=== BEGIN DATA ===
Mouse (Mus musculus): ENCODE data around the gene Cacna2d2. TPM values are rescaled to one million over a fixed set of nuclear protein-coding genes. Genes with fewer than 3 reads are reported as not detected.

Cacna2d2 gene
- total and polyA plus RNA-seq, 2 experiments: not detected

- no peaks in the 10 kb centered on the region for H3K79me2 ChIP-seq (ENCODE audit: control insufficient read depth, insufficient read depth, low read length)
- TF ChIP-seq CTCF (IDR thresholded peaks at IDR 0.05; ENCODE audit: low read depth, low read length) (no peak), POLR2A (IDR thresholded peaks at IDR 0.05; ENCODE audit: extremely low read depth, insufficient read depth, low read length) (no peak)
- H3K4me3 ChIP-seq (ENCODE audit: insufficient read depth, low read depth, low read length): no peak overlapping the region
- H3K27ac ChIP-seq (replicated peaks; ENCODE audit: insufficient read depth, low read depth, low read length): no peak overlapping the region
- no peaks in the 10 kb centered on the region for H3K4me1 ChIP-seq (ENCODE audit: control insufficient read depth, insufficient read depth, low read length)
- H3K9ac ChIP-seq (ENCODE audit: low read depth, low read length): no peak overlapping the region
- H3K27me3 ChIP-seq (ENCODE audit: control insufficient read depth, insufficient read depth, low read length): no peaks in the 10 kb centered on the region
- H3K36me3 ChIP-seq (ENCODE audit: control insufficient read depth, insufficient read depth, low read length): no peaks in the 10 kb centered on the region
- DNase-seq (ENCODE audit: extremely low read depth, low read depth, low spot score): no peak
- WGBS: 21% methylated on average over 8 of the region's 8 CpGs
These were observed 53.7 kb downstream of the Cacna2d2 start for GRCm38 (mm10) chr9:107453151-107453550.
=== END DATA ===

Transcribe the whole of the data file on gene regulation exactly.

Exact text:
Mouse (Mus musculus): ENCODE data around the gene Cacna2d2. TPM values are rescaled to one million over a fixed set of nuclear protein-coding genes. Genes with fewer than 3 reads are reported as not detected.

Cacna2d2 gene
- total and polyA plus RNA-seq, 2 experiments: not detected

- no peaks in the 10 kb centered on the region for H3K79me2 ChIP-seq (ENCODE audit: control insufficient read depth, insufficient read depth, low read length)
- TF ChIP-seq CTCF (IDR thresholded peaks at IDR 0.05; ENCODE audit: low read depth, low read length) (no peak), POLR2A (IDR thresholded peaks at IDR 0.05; ENCODE audit: extremely low read depth, insufficient read depth, low read length) (no peak)
- H3K4me3 ChIP-seq (ENCODE audit: insufficient read depth, low read depth, low read length): no peak overlapping the region
- H3K27ac ChIP-seq (replicated peaks; ENCODE audit: insufficient read depth, low read depth, low read length): no peak overlapping the region
- no peaks in the 10 kb centered on the region for H3K4me1 ChIP-seq (ENCODE audit: control insufficient read depth, insufficient read depth, low read length)
- H3K9ac ChIP-seq (ENCODE audit: low read depth, low read length): no peak overlapping the region
- H3K27me3 ChIP-seq (ENCODE audit: control insufficient read depth, insufficient read depth, low read length): no peaks in the 10 kb centered on the region
- H3K36me3 ChIP-seq (ENCODE audit: control insufficient read depth, insufficient read depth, low read length): no peaks in the 10 kb centered on the region
- DNase-seq (ENCODE audit: extremely low read depth, low read depth, low spot score): no peak
- WGBS: 21% methylated on average over 8 of the region's 8 CpGs
These were observed 53.7 kb downstream of the Cacna2d2 start for GRCm38 (mm10) chr9:107453151-107453550.